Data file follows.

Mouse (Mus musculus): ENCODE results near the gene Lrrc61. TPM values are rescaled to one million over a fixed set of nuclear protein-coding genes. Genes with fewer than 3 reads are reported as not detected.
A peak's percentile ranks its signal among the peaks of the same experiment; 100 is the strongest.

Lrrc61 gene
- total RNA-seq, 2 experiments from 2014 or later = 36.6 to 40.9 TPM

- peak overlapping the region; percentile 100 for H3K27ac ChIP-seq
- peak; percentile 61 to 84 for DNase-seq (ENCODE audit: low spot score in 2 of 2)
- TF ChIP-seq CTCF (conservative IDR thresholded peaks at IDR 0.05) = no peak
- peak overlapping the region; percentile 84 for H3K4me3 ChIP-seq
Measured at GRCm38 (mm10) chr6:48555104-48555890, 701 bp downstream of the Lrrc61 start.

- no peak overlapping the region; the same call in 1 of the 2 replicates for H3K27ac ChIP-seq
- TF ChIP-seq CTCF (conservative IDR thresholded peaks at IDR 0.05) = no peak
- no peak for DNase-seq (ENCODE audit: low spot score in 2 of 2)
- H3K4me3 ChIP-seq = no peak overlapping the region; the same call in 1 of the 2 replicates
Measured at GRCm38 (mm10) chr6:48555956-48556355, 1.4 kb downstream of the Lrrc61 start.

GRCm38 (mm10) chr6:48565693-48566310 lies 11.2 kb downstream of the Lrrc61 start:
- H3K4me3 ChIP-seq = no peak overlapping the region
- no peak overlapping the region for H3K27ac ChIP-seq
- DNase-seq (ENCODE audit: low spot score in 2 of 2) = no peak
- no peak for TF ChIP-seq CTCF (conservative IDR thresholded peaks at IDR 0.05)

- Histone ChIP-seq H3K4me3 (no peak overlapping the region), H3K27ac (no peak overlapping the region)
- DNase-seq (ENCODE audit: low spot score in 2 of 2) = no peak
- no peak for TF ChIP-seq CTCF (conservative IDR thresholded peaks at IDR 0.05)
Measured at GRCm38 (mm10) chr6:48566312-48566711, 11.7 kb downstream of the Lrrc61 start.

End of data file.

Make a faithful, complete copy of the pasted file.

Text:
Mouse (Mus musculus): ENCODE results near the gene Lrrc61. TPM values are rescaled to one million over a fixed set of nuclear protein-coding genes. Genes with fewer than 3 reads are reported as not detected.
A peak's percentile ranks its signal among the peaks of the same experiment; 100 is the strongest.

Lrrc61 gene
- total RNA-seq, 2 experiments from 2014 or later = 36.6 to 40.9 TPM

- peak overlapping the region; percentile 100 for H3K27ac ChIP-seq
- peak; percentile 61 to 84 for DNase-seq (ENCODE audit: low spot score in 2 of 2)
- TF ChIP-seq CTCF (conservative IDR thresholded peaks at IDR 0.05) = no peak
- peak overlapping the region; percentile 84 for H3K4me3 ChIP-seq
Measured at GRCm38 (mm10) chr6:48555104-48555890, 701 bp downstream of the Lrrc61 start.

- no peak overlapping the region; the same call in 1 of the 2 replicates for H3K27ac ChIP-seq
- TF ChIP-seq CTCF (conservative IDR thresholded peaks at IDR 0.05) = no peak
- no peak for DNase-seq (ENCODE audit: low spot score in 2 of 2)
- H3K4me3 ChIP-seq = no peak overlapping the region; the same call in 1 of the 2 replicates
Measured at GRCm38 (mm10) chr6:48555956-48556355, 1.4 kb downstream of the Lrrc61 start.

GRCm38 (mm10) chr6:48565693-48566310 lies 11.2 kb downstream of the Lrrc61 start:
- H3K4me3 ChIP-seq = no peak overlapping the region
- no peak overlapping the region for H3K27ac ChIP-seq
- DNase-seq (ENCODE audit: low spot score in 2 of 2) = no peak
- no peak for TF ChIP-seq CTCF (conservative IDR thresholded peaks at IDR 0.05)

- Histone ChIP-seq H3K4me3 (no peak overlapping the region), H3K27ac (no peak overlapping the region)
- DNase-seq (ENCODE audit: low spot score in 2 of 2) = no peak
- no peak for TF ChIP-seq CTCF (conservative IDR thresholded peaks at IDR 0.05)
Measured at GRCm38 (mm10) chr6:48566312-48566711, 11.7 kb downstream of the Lrrc61 start.